As Thanksgiving nears, animal rights group decries conditions at turkey farm

Animal rights activists are accusing agribusiness Norbest, which bills itself as "humane" turkey processor, of mistreating birds. 

After a nine-month undercover investigation at a Moroni, Utah, farm that supplies turkeys to Norbest, Direct Action Everywhere (DxE) said it found turkeys packed shoulder-to-shoulder in "filthy industrial sheds." Many were diseased or suffering from injuries inflicted by other birds, the group said, which also claims that records found at the facility show that hepatitis and other diseases were spreading through the flock. 

As a result, workers at the farm added penicillin in the birds' water, according to DxE. Medical experts have said that practice may lead to people contracting antibiotic-resistant diseases. A video showing the turkey farm conditions is posted on DxE's website.

In an interview with CBS MoneyWatch, Norbest CEO Matt Cook said he found the images in DxE's video to be "disturbing" and noted that his company notified the farmer on Nov. 1 that he must correct all violations of Norbest's welfare policies before it would return turkeys to his care. Like other poultry processors, Norbest owns the birds and contracts with producers to raise them.

"Our company's animal-care guidelines are extremely clear," Cook said. "I suspended the contract of the farm as soon as I learned of these issues."

According to Cook, the last turkeys left the farm on Nov. 10. He wouldn't divulge the name of the operator other to note that he was a "second-generation" grower and that he was "deeply disappointed "in" him. Direct Action, which "rescued" a handful of sick and dying animals from the property, also declined to disclose the operator's name.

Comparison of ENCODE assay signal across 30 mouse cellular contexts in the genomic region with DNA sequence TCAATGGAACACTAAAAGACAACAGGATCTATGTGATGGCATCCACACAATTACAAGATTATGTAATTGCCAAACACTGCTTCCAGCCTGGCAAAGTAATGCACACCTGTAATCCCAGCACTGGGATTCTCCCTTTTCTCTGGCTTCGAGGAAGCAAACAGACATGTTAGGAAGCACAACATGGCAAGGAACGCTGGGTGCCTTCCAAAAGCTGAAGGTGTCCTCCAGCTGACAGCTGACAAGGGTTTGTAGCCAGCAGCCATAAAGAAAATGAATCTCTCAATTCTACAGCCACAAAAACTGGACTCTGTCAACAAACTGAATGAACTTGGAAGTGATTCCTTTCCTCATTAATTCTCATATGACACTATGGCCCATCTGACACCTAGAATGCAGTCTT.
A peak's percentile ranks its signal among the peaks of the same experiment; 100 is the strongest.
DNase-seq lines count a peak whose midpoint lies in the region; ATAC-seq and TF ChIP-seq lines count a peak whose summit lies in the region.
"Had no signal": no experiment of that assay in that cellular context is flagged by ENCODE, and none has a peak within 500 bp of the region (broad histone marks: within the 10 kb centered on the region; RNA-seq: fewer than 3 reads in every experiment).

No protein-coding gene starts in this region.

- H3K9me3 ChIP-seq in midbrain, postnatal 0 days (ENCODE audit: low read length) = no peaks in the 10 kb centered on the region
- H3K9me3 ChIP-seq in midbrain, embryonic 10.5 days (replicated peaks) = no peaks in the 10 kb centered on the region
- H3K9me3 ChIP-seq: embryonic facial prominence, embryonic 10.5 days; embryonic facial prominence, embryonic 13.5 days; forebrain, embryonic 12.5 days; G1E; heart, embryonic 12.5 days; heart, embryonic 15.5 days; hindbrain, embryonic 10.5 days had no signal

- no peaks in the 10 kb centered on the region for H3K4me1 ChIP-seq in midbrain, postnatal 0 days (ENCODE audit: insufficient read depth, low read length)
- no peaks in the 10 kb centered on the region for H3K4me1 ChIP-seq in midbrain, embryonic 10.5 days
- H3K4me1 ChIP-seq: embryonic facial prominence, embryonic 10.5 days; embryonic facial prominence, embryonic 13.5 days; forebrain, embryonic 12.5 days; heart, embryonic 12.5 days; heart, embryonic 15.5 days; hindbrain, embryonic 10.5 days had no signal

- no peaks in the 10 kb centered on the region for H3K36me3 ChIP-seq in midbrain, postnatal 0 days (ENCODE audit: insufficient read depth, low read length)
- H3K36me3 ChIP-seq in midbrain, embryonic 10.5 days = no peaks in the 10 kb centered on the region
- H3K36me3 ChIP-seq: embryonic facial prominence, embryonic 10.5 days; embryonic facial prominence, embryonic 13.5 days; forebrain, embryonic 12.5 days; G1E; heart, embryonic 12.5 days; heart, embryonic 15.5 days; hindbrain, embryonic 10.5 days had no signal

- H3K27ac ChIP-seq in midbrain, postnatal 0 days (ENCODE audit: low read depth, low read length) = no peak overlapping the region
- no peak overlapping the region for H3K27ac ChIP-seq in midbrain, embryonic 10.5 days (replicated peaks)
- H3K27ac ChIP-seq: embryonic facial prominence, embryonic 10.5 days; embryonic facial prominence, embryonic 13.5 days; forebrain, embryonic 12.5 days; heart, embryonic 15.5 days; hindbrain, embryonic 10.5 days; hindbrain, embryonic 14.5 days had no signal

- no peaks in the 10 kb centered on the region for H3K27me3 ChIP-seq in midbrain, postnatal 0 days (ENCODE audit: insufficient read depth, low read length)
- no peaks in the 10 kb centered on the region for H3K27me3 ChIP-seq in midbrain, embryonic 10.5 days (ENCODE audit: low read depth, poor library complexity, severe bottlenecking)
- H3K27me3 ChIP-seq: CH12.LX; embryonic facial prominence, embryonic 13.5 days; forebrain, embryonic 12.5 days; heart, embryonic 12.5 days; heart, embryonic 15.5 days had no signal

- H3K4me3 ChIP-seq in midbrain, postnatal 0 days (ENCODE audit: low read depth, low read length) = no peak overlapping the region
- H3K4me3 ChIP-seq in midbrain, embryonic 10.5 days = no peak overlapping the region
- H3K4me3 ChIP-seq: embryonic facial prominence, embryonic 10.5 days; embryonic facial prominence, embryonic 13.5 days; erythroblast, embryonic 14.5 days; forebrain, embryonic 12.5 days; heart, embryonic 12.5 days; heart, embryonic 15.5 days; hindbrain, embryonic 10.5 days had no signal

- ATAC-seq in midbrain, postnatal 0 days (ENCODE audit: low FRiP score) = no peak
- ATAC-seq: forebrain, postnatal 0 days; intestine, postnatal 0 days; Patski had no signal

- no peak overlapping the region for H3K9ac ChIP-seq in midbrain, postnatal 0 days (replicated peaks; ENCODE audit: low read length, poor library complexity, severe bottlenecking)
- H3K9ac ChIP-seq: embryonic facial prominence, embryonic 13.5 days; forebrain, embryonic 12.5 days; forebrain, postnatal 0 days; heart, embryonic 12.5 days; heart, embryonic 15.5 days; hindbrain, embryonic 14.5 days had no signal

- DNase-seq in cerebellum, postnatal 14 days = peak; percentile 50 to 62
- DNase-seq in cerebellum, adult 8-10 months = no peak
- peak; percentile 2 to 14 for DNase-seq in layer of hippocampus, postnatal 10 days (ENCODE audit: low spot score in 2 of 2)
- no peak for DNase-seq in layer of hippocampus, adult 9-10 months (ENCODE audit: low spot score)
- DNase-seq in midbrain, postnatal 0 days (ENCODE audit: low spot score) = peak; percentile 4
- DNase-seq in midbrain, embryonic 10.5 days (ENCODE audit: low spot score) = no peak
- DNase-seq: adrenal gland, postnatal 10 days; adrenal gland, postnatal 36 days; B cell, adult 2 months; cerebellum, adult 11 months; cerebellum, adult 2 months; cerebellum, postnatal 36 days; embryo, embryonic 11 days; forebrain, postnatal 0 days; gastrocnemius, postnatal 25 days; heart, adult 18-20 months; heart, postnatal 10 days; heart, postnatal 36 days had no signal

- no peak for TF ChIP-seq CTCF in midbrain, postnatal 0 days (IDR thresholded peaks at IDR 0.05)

"Cleary, the birds were not taken care of as they were supposed to be," Cook said, adding that the company is taking steps to make sure the situation isn't repeated.  

"This is not representative of how our birds are grown," Cook said.

DxE disputes Cook's claims.

"Torturing turkeys is part of the standard practice of the industry," said Wayne Hsiung, DxE's lead investigator and attorney, in an email. "For example, they routinely burn the baby birds' faces and feet because they know the birds will otherwise trample or peck one another to death due to the crowded conditions on the farm. And the farm we investigated comprises a significant part of the Norbest supply chain -- 14 barns with anywhere from 5,000 to 10,000 birds in each site. The truth is that standard practices in the industry are brutally cruel."

California-based DxE seeks "total animal liberation" and advocates a vegan lifestyle. It has targeted other meat processors, dairy operations and egg producer, for mistreating animals. The organization is planning demonstrations around the country this week to draw attention to the roughly 46 million turkeys expected to be killed for the Thanksgiving holiday.  

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